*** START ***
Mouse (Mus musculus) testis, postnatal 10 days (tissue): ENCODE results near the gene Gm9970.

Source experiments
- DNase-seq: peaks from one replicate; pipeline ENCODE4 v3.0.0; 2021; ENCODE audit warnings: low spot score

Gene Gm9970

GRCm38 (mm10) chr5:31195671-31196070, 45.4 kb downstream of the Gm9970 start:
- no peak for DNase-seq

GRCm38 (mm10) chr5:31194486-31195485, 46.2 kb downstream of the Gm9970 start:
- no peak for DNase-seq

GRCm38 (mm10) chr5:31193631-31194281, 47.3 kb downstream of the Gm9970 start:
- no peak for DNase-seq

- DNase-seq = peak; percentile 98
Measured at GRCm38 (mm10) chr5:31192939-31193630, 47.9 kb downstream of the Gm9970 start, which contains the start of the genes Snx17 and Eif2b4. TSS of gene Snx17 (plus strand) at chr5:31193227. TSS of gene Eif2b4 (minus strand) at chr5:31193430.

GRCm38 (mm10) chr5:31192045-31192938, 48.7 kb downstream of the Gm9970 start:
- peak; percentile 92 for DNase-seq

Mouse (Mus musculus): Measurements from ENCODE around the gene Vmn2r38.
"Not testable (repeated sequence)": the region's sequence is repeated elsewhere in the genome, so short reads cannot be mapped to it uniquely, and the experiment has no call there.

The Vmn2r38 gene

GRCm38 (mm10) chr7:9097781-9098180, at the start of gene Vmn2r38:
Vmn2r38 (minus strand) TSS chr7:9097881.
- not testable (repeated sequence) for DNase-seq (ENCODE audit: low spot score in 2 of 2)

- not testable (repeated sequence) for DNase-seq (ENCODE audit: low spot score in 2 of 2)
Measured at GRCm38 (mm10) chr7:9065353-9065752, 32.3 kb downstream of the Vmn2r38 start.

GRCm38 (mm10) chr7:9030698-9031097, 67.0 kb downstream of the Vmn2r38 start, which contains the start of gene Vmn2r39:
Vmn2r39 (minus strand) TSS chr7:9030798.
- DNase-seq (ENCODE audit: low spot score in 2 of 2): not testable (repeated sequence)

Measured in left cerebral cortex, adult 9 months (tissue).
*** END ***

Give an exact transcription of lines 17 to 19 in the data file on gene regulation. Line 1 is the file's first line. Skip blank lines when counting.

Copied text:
The Vmn2r38 gene

GRCm38 (mm10) chr7:9097781-9098180, at the start of gene Vmn2r38:
Vmn2r38 (minus strand) TSS chr7:9097881.